Artificial Insemination

IMPROVE YOUR HIGHLAND FOLD WITH GREAT GENETICS

Artificial Insemination (A.I.) has been used in the cattle industry worldwide for over 70 years (it is recorded as early as 1780’s for other breeds of animals) but in cattle breeds it first started with dairy cattle.  Today A.I. is very common with both beef and dairy cattle breeds, and is used extensively within cattle studs large and small.

​A.I. is a scientific fertility treatment in which male sperm is collected and artificially implanted in the female reproductive system as a way to aid conception.  In Highland Cattle in Australia A.I. has been used to produce genetically superior beef carcases and improved the countries herds immensely.

It is certainly a great start if you only have small numbers of cattle on small acreage and don’t want the extra work of running and managing a bull.  We used A.I. extensively at Ennerdale in the beginning and continue to use A.I. to improve the herd by introducing new blood lines - but there are important facts to consider and we have listed them below as they have become apparent to us over the years.  Ennerdale found and attended an A.I. course - we have benefited with the knowledge provided and now understand the procedure and the oestrus detection significance which is crucial to successful A.I. A.I. is not for everyone and we understand this - it takes dedication, patience and practice.  It requires an understanding of cattle behaviours and their individual nuances.  It also requires taking the time to monitor your cattle day and night in order to maximise the likelihood of a successful conception.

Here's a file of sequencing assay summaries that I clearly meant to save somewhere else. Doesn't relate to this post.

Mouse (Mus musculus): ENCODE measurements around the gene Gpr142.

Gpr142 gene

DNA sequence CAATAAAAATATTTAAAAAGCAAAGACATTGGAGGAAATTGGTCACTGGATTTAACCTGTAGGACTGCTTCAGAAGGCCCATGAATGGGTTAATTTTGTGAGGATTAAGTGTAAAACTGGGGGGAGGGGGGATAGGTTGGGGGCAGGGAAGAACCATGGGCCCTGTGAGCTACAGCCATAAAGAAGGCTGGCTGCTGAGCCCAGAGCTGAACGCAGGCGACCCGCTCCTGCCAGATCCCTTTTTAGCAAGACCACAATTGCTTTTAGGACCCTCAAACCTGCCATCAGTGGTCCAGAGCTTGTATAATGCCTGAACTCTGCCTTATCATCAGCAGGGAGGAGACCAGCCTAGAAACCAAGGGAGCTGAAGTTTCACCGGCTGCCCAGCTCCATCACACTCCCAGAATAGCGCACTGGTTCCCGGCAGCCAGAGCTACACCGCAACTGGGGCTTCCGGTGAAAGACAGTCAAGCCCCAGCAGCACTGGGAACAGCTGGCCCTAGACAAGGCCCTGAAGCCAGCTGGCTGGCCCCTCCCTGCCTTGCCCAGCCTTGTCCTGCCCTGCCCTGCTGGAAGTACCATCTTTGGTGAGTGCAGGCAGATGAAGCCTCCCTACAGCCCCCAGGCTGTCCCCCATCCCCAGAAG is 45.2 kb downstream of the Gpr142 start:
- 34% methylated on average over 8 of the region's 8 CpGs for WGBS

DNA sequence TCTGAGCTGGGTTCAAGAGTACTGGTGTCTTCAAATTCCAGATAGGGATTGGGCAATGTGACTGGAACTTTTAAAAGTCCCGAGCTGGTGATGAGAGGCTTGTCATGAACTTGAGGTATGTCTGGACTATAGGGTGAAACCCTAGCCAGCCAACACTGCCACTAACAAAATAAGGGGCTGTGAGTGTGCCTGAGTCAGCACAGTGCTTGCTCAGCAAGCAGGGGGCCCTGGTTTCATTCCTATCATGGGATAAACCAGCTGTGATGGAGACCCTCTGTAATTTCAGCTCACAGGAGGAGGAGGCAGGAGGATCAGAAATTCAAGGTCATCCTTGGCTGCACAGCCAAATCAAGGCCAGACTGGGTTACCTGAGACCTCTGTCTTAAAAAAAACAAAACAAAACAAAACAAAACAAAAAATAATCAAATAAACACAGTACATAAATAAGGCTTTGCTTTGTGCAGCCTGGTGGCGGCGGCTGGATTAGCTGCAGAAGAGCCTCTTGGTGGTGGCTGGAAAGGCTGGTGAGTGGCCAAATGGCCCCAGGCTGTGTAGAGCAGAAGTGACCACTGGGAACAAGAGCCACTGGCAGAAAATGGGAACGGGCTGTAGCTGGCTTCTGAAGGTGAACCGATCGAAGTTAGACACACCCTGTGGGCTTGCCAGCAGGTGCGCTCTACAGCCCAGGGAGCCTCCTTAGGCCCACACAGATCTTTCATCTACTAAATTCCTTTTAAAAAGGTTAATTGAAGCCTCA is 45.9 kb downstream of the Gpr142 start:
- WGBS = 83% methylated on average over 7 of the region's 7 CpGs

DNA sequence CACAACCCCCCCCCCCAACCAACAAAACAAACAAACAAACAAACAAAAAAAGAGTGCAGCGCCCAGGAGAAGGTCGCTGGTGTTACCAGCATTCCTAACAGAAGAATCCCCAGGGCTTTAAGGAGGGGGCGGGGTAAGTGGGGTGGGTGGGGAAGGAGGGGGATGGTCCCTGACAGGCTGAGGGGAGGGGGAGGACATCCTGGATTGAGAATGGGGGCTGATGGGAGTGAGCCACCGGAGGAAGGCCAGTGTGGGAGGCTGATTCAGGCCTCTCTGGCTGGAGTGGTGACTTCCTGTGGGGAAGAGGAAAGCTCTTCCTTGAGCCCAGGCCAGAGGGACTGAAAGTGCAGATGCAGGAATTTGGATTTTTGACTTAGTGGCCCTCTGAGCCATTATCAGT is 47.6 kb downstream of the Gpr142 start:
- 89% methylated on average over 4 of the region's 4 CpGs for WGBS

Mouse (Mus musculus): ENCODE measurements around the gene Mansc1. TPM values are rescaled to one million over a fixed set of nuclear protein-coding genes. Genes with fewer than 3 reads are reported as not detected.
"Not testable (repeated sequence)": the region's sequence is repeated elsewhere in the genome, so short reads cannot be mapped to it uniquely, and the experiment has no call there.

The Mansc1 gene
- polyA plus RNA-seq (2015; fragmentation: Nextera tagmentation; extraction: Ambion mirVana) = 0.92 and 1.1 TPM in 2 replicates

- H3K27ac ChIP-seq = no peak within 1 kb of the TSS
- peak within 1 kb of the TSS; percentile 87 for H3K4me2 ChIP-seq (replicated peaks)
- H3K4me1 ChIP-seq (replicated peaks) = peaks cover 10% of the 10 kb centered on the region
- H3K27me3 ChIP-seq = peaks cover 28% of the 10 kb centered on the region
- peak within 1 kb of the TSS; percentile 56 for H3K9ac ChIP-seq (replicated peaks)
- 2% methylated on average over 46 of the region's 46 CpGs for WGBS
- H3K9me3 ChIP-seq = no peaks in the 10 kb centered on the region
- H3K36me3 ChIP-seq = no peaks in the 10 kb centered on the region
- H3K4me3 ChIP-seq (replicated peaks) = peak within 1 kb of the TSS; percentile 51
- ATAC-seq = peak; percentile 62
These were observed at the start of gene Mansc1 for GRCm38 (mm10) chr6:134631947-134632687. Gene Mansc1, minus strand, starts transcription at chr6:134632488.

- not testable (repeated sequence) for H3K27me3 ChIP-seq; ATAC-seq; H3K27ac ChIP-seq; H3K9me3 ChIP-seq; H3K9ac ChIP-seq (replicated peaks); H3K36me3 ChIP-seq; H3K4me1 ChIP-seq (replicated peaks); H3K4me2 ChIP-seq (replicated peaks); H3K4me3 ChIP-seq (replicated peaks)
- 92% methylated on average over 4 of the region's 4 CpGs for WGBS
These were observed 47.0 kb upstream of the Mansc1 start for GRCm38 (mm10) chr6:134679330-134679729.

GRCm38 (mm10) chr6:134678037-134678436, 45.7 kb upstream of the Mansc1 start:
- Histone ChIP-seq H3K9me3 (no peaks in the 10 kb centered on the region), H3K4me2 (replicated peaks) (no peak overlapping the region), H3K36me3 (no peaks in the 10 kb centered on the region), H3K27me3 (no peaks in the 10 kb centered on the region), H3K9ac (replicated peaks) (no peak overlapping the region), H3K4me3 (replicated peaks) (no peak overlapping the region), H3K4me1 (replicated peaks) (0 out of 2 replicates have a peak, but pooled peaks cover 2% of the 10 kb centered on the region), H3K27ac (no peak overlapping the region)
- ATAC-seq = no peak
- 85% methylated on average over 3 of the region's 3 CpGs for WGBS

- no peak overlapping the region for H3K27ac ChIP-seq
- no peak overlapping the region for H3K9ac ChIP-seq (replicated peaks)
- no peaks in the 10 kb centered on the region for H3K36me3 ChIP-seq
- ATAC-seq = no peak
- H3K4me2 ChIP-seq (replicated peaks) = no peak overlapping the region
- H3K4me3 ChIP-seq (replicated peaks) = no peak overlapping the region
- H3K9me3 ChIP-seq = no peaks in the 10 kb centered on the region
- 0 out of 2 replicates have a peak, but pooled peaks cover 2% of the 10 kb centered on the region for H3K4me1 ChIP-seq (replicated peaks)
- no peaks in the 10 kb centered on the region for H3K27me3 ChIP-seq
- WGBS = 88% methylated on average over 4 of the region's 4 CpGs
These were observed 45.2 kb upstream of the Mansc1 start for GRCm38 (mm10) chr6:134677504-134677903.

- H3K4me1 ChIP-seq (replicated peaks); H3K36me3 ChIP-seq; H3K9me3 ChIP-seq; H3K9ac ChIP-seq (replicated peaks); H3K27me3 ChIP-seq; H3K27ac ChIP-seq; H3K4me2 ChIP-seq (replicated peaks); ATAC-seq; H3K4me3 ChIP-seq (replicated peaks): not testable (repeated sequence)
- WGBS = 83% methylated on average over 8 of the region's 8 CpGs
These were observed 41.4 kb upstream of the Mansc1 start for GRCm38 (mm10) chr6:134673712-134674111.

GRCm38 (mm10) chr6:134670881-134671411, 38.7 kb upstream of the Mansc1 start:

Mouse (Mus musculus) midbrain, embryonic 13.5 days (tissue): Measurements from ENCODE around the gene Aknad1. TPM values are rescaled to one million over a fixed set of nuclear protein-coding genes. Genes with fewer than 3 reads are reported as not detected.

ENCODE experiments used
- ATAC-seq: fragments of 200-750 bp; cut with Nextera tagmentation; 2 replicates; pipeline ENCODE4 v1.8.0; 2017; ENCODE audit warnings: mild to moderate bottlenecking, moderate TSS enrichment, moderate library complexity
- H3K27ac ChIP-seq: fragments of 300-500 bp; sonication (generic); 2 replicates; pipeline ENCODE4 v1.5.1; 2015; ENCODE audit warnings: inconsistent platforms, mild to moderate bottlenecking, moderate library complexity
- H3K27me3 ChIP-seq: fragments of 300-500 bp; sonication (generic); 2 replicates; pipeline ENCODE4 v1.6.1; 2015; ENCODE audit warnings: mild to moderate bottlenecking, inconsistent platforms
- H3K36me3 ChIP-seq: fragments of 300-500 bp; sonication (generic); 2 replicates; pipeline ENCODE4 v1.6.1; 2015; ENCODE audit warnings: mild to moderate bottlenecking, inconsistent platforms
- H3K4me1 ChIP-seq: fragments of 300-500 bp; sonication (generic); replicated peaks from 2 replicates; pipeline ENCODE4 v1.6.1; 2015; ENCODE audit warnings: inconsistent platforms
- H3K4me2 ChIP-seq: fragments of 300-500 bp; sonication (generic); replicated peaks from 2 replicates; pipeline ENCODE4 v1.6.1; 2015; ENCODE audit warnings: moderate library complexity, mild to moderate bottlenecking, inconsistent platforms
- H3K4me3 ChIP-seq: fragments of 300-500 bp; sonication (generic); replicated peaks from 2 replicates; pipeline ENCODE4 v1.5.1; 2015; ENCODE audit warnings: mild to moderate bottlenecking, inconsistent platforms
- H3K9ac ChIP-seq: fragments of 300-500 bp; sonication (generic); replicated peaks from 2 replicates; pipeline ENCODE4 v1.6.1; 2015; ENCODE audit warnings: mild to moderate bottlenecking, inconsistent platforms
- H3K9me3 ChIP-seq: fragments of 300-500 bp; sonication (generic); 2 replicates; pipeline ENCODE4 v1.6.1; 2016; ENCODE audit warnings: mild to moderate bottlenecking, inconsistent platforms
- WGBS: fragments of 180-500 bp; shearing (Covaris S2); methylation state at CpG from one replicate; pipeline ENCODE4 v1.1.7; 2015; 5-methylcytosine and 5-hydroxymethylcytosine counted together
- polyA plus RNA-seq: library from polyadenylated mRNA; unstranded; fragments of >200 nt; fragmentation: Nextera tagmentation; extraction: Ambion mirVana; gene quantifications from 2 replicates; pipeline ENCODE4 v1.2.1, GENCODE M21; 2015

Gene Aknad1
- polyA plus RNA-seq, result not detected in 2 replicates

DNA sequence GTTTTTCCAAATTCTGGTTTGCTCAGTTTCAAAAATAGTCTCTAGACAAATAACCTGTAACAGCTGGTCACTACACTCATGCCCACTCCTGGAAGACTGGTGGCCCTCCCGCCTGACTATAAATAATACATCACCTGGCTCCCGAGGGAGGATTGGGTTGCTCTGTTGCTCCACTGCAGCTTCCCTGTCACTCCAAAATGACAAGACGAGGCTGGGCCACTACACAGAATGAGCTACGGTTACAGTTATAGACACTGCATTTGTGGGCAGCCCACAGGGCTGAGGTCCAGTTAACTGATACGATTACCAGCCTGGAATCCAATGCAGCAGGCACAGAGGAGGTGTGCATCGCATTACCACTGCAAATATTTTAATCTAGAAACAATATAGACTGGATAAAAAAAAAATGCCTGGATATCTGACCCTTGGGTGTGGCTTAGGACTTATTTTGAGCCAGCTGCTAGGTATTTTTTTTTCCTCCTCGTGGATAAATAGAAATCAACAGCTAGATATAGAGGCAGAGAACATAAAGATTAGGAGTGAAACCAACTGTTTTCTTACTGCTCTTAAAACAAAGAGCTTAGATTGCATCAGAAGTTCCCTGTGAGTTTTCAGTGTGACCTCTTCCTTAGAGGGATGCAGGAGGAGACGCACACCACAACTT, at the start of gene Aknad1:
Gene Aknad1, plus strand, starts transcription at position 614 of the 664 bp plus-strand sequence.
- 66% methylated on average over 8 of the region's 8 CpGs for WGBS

Inspect the A.I. Sire, his Dam or, if they are not available for inspection, the progeny is the next best thing.  Some may suggest photos and video are a great way to view the A.I. Sire or progeny.  Ennerdale prefer to assess the animals personally.  This can involve the expense of traveling to inspect animals but purchasing semen and arranging for a technician can be costly so you should try and maximise the A.I success in terms of genetic quality and conception rate.  As a cattle breeder, you want to be sure of getting the best semen to suit your animals.  Personally inspecting potential Sires can uncover deformities such as, bad feet (which may be hidden in grass/mud in photos) Bad udders (which can be hidden by hair in photos) and crop ear (if sourcing semen from overseas).  Take care to check the animals mobility when walking and see how it tracks for good structure and conformation. Plus the most important trait in our view is temperament.  If you are just starting or unsure - then seek help from an experienced cattle person.

REMEMBER: - Pedigree is not everything! It does not necessarily mean a good animal. 

Ennerdale Highland Cattle - Artificial Insemination

Baidhel of Ennerdale Royal Canberra Show 2013 Grand Champion Highland Bull

"Watch and observe"

This is why we have taken the time at Ennerdale over many years to watch and observe. It is a lengthy process - so don’t give up - have a go!

Below are some of the points we think are important when considering A.I. The do’s and don’ts as we see it. We hope they help!